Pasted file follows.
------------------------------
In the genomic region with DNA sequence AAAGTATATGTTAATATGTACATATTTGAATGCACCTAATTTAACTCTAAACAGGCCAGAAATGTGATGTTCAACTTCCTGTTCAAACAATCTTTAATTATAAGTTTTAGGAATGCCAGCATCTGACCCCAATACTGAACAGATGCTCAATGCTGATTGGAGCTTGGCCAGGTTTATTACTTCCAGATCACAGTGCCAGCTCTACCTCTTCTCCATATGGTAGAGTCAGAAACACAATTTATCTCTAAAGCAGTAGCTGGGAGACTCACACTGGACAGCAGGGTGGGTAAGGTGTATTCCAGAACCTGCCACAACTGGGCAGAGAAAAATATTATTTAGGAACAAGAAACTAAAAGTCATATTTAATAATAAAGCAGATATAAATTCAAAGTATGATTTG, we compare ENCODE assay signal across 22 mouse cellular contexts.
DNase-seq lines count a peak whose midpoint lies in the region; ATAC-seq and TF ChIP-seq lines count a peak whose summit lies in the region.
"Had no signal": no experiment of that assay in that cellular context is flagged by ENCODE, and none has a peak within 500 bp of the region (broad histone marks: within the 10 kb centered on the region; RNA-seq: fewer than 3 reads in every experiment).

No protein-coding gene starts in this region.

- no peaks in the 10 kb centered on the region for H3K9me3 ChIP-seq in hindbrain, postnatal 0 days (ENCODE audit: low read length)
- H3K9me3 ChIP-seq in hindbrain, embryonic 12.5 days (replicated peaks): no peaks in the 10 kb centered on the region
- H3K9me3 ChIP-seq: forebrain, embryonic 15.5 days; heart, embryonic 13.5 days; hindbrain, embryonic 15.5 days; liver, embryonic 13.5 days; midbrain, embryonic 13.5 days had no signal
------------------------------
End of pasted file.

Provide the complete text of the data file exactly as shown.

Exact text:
In the genomic region with DNA sequence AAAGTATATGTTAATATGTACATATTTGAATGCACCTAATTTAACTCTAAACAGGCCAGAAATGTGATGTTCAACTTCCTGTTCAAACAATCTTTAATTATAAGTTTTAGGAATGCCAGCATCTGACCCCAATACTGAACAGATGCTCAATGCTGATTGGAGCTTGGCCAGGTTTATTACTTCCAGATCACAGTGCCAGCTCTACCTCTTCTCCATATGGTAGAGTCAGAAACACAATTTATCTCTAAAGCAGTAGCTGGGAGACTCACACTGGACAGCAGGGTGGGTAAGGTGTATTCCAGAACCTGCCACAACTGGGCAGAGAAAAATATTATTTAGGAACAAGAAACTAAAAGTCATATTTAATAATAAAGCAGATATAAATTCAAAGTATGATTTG, we compare ENCODE assay signal across 22 mouse cellular contexts.
DNase-seq lines count a peak whose midpoint lies in the region; ATAC-seq and TF ChIP-seq lines count a peak whose summit lies in the region.
"Had no signal": no experiment of that assay in that cellular context is flagged by ENCODE, and none has a peak within 500 bp of the region (broad histone marks: within the 10 kb centered on the region; RNA-seq: fewer than 3 reads in every experiment).

No protein-coding gene starts in this region.

- no peaks in the 10 kb centered on the region for H3K9me3 ChIP-seq in hindbrain, postnatal 0 days (ENCODE audit: low read length)
- H3K9me3 ChIP-seq in hindbrain, embryonic 12.5 days (replicated peaks): no peaks in the 10 kb centered on the region
- H3K9me3 ChIP-seq: forebrain, embryonic 15.5 days; heart, embryonic 13.5 days; hindbrain, embryonic 15.5 days; liver, embryonic 13.5 days; midbrain, embryonic 13.5 days had no signal